Tag Archives: methodology

Can You Rely on Meta-analysis? Can You Doubt It?

Over at his blog Filling the Pail, Greg Ashman likes challenging popular ideas. In a recent post, he takes issue with meta-analysis as a way of analyzing educational research. In the first place, Ashman argues — in effect —  “garbage



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Vital Resources in Psychology: the Best Research for Teachers

These vital resources in psychology research can help teachers find the most effective teaching practices. They also provide lively examples of researchers doing what they do best: exploring complex questions with imagination and humility. Continue reading



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Omega 3 Fish Oil Doesn’t Help, but Research Does

Contrary to their previous research, this team in Britain finds that Omega 3 fish oil doesn’t help students’ behavior or academic performance. These results are disappointing, but their willingness to double check their work this way is admirable. Continue reading



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Investigating Mindfulness: How Do We Know Its Benefits?

We would, of course, like to see studies with larger sample sizes, active control conditions, longer-term evaluation of results and so forth. This study find some positive trends, but overall isn’t impressed with the research progress over the last 13 years. Continue reading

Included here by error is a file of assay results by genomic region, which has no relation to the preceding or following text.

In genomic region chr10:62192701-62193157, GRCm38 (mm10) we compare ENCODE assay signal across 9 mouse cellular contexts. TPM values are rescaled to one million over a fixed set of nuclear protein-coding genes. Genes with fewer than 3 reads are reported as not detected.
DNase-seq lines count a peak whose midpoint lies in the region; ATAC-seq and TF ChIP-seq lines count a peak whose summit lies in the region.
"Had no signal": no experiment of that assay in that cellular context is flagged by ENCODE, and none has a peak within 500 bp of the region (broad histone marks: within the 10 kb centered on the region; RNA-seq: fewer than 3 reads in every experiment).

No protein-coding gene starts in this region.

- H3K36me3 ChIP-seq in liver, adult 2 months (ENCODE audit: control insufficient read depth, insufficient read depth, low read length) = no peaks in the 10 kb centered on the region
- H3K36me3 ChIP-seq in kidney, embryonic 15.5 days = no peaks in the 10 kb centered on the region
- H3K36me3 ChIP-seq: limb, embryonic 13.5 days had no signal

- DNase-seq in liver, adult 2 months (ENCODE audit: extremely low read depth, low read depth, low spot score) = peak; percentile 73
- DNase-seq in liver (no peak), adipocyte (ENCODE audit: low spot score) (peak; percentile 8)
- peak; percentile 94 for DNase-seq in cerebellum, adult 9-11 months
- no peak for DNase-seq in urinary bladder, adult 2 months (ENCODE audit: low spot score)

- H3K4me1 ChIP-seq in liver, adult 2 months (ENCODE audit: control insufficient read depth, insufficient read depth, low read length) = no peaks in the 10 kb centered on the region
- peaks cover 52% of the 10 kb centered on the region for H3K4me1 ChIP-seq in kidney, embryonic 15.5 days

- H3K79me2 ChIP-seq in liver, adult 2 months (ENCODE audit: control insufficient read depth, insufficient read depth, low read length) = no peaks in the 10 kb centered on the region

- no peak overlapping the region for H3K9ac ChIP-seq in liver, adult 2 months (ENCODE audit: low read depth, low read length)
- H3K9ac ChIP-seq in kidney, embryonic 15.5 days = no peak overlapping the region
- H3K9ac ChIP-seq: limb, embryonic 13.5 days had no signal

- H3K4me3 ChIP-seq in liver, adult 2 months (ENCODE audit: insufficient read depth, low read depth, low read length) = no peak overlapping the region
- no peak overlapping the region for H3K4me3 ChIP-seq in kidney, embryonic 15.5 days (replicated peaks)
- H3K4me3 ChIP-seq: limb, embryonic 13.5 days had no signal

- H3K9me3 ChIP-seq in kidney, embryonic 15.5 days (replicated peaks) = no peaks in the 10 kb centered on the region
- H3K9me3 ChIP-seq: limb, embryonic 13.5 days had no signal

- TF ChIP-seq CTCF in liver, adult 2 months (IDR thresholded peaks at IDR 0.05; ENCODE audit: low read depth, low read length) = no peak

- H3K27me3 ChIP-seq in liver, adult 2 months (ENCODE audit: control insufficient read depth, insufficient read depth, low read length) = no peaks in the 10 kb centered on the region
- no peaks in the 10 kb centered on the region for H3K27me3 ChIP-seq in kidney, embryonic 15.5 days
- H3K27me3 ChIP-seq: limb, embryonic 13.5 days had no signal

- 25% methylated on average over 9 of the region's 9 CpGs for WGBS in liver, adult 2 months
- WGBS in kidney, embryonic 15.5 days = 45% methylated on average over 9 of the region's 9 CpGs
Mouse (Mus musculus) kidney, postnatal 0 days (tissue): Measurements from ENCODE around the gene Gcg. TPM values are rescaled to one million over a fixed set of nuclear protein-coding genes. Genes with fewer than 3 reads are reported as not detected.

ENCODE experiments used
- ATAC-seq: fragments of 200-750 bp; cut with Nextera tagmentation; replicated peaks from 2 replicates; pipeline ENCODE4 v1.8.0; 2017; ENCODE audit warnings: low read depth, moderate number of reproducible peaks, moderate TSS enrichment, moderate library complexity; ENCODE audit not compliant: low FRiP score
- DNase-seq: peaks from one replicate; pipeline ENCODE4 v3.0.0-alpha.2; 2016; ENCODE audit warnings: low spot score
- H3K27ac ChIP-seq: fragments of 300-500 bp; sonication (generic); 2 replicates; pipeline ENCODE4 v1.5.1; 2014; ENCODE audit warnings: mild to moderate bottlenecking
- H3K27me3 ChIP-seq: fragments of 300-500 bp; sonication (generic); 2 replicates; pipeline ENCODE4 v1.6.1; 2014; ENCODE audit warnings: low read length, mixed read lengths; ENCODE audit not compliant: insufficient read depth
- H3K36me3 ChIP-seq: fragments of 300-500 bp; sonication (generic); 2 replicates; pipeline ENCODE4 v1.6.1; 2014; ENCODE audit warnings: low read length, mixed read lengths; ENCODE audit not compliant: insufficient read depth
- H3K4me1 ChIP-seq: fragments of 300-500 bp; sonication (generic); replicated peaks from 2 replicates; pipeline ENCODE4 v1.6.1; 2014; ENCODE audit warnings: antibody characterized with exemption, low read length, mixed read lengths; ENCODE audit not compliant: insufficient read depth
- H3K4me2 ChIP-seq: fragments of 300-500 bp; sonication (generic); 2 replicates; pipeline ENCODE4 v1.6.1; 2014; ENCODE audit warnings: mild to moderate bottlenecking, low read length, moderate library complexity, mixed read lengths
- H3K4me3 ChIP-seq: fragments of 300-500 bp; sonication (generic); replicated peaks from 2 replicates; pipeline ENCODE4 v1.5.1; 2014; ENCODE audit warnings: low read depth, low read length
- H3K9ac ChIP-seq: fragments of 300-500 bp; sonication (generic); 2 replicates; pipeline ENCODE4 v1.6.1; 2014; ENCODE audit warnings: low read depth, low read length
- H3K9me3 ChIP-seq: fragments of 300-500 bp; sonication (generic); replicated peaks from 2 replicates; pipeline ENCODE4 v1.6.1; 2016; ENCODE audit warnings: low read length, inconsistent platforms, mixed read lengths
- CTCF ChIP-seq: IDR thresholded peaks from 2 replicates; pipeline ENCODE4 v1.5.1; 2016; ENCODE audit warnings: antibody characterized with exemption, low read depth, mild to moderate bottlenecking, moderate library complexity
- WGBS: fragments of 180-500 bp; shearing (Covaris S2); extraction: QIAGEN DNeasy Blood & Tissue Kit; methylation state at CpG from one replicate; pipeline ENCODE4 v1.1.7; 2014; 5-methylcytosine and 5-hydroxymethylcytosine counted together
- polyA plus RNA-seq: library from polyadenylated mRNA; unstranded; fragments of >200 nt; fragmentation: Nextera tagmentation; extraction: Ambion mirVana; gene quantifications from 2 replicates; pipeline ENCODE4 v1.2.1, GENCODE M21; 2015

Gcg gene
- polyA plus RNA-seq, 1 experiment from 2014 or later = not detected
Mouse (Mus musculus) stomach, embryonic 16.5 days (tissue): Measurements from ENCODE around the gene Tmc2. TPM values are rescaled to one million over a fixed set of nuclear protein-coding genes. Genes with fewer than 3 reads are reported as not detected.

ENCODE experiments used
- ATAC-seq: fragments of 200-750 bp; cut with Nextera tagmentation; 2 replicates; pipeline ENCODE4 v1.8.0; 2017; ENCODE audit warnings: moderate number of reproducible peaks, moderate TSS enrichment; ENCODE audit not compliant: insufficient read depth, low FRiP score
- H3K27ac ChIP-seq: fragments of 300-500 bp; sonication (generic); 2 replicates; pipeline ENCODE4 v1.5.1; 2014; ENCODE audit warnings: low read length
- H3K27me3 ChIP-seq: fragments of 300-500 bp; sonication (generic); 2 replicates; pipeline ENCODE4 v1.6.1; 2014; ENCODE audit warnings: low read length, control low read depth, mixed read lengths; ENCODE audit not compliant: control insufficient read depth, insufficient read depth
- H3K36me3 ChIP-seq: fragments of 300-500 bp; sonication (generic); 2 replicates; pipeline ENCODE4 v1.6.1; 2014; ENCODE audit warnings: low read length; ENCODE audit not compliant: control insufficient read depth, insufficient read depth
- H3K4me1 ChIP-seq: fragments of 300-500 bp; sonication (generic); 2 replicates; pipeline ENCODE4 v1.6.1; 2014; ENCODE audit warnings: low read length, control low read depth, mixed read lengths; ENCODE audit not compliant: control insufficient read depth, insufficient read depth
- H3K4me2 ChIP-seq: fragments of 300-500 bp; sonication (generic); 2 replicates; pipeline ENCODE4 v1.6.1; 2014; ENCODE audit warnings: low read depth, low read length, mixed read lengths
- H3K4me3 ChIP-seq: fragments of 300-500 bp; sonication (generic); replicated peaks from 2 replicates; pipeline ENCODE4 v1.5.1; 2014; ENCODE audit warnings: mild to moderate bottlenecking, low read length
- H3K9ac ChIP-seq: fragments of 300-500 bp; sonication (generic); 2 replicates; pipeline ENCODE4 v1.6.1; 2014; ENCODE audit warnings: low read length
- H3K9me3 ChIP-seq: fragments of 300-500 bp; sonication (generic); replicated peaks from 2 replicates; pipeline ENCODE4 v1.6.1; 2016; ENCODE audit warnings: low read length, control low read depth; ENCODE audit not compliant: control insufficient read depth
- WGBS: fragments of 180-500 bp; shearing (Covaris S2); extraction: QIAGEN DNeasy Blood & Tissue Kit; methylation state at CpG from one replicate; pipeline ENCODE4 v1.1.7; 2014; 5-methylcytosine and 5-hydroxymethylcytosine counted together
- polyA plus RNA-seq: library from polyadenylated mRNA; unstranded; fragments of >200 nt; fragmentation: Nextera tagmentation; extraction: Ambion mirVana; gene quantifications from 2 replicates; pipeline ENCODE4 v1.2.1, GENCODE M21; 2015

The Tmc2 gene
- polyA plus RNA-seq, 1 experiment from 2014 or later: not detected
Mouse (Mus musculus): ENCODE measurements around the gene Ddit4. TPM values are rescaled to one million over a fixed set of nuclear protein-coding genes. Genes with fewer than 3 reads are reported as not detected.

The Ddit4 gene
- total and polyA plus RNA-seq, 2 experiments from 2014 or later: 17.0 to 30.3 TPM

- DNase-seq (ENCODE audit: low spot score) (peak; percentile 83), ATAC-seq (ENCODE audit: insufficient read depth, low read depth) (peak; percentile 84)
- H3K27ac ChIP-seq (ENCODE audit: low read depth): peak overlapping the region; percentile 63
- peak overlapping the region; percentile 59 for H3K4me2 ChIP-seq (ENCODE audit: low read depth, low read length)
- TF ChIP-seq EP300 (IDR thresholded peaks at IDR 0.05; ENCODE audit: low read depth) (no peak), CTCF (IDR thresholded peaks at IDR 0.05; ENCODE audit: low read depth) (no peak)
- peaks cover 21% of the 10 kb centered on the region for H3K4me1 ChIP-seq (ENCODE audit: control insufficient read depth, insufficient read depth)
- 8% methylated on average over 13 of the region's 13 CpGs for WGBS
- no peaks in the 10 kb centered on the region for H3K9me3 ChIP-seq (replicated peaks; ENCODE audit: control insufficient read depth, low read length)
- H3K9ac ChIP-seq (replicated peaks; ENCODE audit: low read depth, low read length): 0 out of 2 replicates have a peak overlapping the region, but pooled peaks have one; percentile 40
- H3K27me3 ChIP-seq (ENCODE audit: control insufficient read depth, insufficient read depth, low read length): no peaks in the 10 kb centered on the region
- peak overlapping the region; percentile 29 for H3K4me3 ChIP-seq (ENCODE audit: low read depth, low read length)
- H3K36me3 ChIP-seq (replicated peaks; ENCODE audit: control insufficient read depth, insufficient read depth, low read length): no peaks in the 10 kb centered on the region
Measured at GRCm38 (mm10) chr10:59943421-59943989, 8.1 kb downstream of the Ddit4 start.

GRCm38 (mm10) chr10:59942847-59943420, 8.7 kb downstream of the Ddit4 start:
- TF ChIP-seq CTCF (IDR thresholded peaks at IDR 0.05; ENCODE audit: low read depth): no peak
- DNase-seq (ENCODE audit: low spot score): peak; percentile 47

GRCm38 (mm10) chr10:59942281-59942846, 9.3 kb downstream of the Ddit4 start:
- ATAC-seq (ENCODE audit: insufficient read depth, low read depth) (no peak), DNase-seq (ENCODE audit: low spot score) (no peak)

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Correlation Isn’t Causation, Is It?

(Image source) The ever provocative Freddie deBoer explores the relationship between correlation and causation. You know, of course, that the one does not imply the other. DeBoer, however, wants to push your certainty on this point. Are there circumstances under



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The Dangers of Weird Neuroscience

How do psychologists know what they know about human mental processes? Quite often, they run studies to see how people behave: what do they remember? where do they look? what do they choose? how do they describe their thoughts? If



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Exercise and Learning

Does even a short bout of exercise immediately after learning help form long-term memories? A recent article, published by Cognitive Research: Principles and Implications, suggests intriguing—even surprising—answer to this question. From a different perspective, this article also offers useful insights



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Early Education Program Evaluation: “Differential Susceptibility” to Success

Show me the Money As most parents, teachers, and education policy folks know well, early childhood education is expensive. Whether federally-funded, state-funded, or family-funded, preschool and structured early care generally operate on a pretty tight budget. They also generally operate



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Using IQ Scores Thoughtfully

Debates about the meaning and value of IQ have long raged; doubtless, they will continue to do so. This article, by a scholar steeped in the field, argues that — even for those who see real benefit in focusing on



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Cool Nerds

If you’re a Learning and the Brain devotee, you may have heard about p-values; you may even have heard about the “p-value crisis” in the social sciences — especially psychology. This white paper by Fredrik deBoer explains the problem, offers some



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